LinkedIn can be astoundingly useful. However, it is not enough to create a profile and sit back and watch the contacts come pouring in. LinkedIn is not a passive activity. To get the most out it, make sure you take the following steps:
1) Have a 100 percent complete active profile in place. Because this is an Internet site that is open 24 hours a day, seven days a week, 365 days a year, your profile is always going to be visible to those people who access LinkedIn.
You're not always going to be there to fill in any blanks and to clarify and explain certain details to someone who checks it out. It is up to you to have an up-to-date and accurate profile that doesn't simply spit back the same information that is in your resume; it must shade in the details without providing any contradictory information.
Prospective employers won't hesitate to run a search on your name when you apply for a job. If your LinkedIn profile shows some cracks in your professional armor, it will have a cost.
2) Make your circle as large as possible. That doesn't mean you should simply accept every connection request that comes your way. It also doesn't mean you should spam the entire population of LinkedIn hoping to get as many acceptances as possible. The key is to add all the people you do know as soon as you sign up. Then, the next step is to use these existing contacts as stepping stones for introductions to people they may be able to introduce to you.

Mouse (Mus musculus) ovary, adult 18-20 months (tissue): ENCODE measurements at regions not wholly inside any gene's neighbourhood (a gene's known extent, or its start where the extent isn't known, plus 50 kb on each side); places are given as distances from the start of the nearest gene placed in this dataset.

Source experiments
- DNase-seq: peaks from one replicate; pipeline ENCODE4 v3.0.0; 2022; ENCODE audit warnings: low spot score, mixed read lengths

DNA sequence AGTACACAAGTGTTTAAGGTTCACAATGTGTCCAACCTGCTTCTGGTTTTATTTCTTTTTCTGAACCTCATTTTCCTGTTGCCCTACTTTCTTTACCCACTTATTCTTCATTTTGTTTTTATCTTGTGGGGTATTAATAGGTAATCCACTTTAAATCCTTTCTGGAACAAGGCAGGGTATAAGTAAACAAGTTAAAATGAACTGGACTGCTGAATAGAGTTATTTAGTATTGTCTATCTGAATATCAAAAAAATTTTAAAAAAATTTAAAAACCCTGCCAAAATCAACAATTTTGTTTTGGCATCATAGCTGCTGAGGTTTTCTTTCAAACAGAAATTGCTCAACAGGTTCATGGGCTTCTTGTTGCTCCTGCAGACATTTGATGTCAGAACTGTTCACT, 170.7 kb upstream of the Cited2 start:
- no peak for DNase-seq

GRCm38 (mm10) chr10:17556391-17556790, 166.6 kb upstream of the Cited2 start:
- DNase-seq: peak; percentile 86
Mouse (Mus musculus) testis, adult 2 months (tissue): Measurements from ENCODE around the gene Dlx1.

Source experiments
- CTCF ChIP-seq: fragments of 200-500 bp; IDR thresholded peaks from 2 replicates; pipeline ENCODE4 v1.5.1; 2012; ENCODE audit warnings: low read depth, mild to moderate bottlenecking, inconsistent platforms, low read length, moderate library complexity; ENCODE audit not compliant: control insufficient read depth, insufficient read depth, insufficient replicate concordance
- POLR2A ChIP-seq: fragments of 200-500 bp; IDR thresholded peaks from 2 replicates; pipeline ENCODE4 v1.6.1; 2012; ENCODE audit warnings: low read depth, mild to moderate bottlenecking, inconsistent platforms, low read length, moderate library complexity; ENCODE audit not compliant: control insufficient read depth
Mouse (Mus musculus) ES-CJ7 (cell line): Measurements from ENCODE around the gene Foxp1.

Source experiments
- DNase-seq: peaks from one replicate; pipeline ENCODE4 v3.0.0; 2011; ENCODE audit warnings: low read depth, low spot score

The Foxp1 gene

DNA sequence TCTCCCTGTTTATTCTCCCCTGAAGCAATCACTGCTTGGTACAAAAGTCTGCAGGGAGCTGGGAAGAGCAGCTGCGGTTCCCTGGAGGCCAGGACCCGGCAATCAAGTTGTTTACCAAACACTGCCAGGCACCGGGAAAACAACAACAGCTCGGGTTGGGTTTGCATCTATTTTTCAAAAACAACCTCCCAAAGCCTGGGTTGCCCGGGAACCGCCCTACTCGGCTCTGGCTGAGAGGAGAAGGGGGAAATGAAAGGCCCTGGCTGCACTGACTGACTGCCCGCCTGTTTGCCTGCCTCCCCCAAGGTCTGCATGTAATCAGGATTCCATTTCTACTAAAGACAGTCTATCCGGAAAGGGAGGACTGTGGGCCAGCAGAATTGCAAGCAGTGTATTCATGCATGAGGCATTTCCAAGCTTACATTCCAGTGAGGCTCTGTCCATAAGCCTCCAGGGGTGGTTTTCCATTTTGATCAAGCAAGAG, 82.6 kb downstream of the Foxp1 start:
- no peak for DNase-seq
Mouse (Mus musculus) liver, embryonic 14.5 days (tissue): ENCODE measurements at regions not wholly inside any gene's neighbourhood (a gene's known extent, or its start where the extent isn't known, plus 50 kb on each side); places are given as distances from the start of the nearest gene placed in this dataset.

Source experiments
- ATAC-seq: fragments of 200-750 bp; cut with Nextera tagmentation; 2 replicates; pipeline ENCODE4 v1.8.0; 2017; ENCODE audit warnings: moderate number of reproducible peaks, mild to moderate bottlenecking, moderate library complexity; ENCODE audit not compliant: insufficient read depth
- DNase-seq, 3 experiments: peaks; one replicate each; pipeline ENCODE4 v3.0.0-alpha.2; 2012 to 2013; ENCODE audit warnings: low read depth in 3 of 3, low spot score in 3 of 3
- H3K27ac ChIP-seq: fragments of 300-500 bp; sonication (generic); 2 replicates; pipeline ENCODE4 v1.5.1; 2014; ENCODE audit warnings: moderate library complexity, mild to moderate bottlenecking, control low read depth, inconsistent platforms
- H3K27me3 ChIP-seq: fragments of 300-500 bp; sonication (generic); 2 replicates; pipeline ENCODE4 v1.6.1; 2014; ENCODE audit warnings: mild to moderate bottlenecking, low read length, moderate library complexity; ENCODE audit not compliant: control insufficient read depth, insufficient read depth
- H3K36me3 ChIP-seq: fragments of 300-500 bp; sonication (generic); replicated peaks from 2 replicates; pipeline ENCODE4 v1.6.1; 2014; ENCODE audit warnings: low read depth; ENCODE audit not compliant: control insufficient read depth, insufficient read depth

3) Be as generous to other people in the LinkedIn community as you would like them to be. In fact, the best way to build a positive reputation in your circle of contacts is to be proactive and help others out without them asking for help from you in the first place. An unsolicited recommendation of support, detailing specific accomplishments that your contact has done for you is sure to not only make their day, but perhaps even inspire them to sing your praises in return by way of saying thanks.
4) Be sure to participate in LinkedIn Groups, which serve as a sort of community space on the site for people who might not normally share a workspace in real life, but can virtually "hang out" together in cyberspace.
Groups come in all shapes and sizes, not only in terms of business types, but also alumni groups and ones based on geographical proximity. By forging connections through groups, where a common interest is already established, you may find it easier to approach a fellow member for advice or assistance down the line with whom you've already bonded. You can even start your own group around a particular interest related to your field of expertise in order to network with those who care about the same things as you.
The point is that while LinkedIn may allow people to blindly stumble across your profile and grow your circle of influence in your industry, it will be far more effective if you take steps on your own to seek out others, rather than sitting back and hoping that they come to you.
Networking works best when it is a two-way street, but if you never actually get your car on that road in the first place, odds are you won't get to where you want to go.
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